SSB Taxes passed in several municipalities on November 8, 2016

Results from election night show that three California cities in the Bay Area passed a penny-per-ounce tax on sugar sweetened beverages with a majority of votes by their citizens, and Boulder, Colorado passed a 2-cents-per-ounce tax on sugary beverages. Our GFRP Team is collaborating with the Public Health Institute to evaluate the effects of the […]

Study by Jen Poti finds differences in household purchases of highly processed foods

A newly published study by Dr. Jen Poti found that African-American and Hispanic households purchased less of highly processed foods when compared to White households. Dr. Poti discussed the findings in a press release from the UNC Gillings School of Global Public Health: “Our findings indicate that purchases of highly processed foods were lower among […]

Evaluation of Mexico’s Tax on Nonessential Energy-Dense Foods shows Decline in Purchases

A new study done with collaboration between Global Food Research Program at UNC & Mexico’s National Institute of Public Health (INSP) has found that after the ‘junk food tax’ was enacted in Mexico in January 2014 household purchases of the taxed food items decreased. There was a 5.1% decrease in amount of taxed foods in […]

Ingredients: Added Sugars & Low-Calorie Sweeteners

Scientific evidence, expert groups, and the 2015-2020 Dietary Guidelines recommend decreasing caloric intake from added sugars. The recently announced update of the Nutrition Facts Panel from the FDA means that food labels will be required to report grams of added sugars in foods in the future. Even though 75% of packaged foods purchased in the […]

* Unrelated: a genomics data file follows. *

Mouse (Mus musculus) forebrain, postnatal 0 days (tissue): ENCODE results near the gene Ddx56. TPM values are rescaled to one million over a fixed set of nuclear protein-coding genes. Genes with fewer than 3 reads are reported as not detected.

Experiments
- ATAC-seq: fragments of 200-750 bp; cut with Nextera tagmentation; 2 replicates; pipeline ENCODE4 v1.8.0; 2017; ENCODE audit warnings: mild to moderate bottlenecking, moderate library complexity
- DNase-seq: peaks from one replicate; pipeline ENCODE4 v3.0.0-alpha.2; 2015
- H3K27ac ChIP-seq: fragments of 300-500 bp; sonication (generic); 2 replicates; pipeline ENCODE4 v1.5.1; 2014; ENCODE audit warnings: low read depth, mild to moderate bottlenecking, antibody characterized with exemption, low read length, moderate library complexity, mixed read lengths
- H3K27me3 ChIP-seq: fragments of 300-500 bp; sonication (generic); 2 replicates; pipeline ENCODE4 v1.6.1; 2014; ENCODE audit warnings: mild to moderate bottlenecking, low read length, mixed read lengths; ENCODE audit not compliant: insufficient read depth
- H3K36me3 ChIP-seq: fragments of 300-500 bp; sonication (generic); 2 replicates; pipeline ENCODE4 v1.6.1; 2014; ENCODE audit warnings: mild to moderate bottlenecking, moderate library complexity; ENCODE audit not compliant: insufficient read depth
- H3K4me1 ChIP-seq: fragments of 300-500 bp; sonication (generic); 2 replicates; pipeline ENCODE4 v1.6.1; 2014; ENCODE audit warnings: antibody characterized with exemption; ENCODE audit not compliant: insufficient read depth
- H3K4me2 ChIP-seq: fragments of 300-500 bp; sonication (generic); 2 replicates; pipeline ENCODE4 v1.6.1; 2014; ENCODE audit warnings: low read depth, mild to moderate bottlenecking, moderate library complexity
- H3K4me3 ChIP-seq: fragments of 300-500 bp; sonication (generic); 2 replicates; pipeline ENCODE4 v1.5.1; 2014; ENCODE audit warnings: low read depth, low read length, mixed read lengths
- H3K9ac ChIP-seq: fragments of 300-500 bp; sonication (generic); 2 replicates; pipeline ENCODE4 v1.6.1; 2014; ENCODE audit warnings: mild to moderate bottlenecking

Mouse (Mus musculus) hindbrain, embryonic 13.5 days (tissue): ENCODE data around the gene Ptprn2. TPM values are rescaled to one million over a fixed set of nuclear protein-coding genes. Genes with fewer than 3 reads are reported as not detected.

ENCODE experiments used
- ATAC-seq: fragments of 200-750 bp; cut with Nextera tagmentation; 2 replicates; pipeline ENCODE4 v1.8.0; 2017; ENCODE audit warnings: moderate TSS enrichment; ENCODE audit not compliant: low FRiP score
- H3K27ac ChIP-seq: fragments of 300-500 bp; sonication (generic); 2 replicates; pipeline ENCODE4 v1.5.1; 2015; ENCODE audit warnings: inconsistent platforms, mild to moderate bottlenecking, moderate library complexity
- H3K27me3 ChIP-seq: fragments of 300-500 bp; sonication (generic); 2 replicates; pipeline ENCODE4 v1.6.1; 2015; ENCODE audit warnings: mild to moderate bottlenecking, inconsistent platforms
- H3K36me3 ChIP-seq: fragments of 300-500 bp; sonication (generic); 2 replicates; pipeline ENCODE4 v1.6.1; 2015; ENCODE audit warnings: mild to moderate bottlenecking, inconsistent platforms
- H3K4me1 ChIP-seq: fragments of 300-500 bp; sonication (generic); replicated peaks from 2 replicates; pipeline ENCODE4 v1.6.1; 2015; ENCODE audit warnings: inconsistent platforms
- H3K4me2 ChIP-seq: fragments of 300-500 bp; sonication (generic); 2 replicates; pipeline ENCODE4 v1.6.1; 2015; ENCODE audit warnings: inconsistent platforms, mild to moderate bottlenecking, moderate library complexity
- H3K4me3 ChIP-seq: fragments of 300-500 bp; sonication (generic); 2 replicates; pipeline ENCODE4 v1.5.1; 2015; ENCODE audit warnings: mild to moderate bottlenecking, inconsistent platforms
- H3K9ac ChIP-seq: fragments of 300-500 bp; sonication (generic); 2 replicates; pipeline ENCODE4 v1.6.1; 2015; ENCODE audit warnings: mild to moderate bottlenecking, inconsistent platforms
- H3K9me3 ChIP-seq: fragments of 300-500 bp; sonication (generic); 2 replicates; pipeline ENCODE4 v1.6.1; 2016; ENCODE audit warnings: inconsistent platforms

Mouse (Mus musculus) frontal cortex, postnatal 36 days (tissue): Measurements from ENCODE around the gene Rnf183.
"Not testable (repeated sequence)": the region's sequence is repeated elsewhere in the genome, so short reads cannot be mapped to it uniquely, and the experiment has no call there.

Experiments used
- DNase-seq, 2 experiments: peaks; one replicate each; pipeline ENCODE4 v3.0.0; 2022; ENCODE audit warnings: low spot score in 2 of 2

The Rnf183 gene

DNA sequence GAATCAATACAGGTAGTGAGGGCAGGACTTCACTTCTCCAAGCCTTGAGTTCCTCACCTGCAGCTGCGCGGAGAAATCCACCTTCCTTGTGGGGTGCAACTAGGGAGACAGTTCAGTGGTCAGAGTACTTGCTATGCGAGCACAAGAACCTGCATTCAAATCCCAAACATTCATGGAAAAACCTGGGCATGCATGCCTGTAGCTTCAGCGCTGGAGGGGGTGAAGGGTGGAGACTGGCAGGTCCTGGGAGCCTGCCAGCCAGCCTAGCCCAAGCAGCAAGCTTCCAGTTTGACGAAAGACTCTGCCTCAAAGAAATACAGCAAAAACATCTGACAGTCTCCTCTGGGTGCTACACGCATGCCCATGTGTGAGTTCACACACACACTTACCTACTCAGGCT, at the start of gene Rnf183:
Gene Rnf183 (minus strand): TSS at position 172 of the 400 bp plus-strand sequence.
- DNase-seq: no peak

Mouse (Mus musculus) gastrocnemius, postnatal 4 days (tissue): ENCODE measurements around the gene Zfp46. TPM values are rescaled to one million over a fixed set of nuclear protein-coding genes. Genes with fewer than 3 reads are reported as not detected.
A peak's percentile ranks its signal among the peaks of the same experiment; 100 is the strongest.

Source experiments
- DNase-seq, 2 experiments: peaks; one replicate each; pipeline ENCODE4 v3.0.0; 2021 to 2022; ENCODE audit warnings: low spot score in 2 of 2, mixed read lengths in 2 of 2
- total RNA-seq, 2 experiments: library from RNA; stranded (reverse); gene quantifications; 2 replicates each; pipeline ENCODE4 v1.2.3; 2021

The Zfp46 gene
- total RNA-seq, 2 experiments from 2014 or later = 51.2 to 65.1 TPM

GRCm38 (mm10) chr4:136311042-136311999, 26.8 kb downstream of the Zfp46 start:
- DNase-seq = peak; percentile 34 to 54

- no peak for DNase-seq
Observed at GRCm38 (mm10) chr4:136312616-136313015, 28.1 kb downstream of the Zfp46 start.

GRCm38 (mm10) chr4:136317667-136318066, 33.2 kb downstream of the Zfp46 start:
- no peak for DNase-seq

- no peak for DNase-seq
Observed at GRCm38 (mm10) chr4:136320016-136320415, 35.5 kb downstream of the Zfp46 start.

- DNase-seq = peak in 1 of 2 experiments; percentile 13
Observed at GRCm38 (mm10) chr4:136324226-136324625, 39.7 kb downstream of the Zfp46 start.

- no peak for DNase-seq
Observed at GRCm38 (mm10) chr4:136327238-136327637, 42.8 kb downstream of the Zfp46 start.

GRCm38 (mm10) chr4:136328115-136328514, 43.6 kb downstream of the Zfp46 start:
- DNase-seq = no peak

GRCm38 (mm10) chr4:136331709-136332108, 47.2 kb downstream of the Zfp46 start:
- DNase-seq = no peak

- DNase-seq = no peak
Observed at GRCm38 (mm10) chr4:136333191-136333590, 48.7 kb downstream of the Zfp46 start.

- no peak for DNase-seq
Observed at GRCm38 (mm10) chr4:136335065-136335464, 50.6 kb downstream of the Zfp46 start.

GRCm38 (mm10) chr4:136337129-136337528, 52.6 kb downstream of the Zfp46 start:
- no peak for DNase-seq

Popkin Commentary on

A commentary by Professor Barry Popkin was published online by (the online site for the Philadelphia Inquirer and Daily News). Dr. Popkin explains how the tax will affect individuals across the income divide, and answers whether the tax will be effectively “regressive”: The beverage industry and the few progressives who align with it call these […]

Barry Popkin featured on Policy 360 podcast

Barry Popkin was featured on two episodes of the Policy 360 podcast with Kelly Brownell from Duke University Sanford School of Public Policy this month. Listen to Popkin & Brownell discuss the history, rationale, best options, and successes of soda taxes in Episode 13. Listen to their discussion of the Nutrition Transition over time and the […]

Is the global diet getting sweeter?

A Thought Leader interview on News Medical with Barry Popkin features information about sweeteners in processed foods, regulatory efforts and initiatives, and predictions for the future of food in our world. What do you think the future holds for the global diet? There’s two issues here. The current future, the way the global diet’s going […]

Study finds Mexico’s sugar-sweetened beverage tax reduced purchases of sugary drinks

The first comprehensive peer reviewed study to examine the immediate effects of Mexico’s new tax on sugar sweetened beverages was published in The BMJ (formerly the British Medical Journal) in January 2016. The full study is available online. Researchers from the Instituto Nacional de Salud Pública (INSP), the University of North Carolina’s Gillings School of […]

NYTimes quotes Dr. Popkin in ‘Americans Are Finally Eating Less’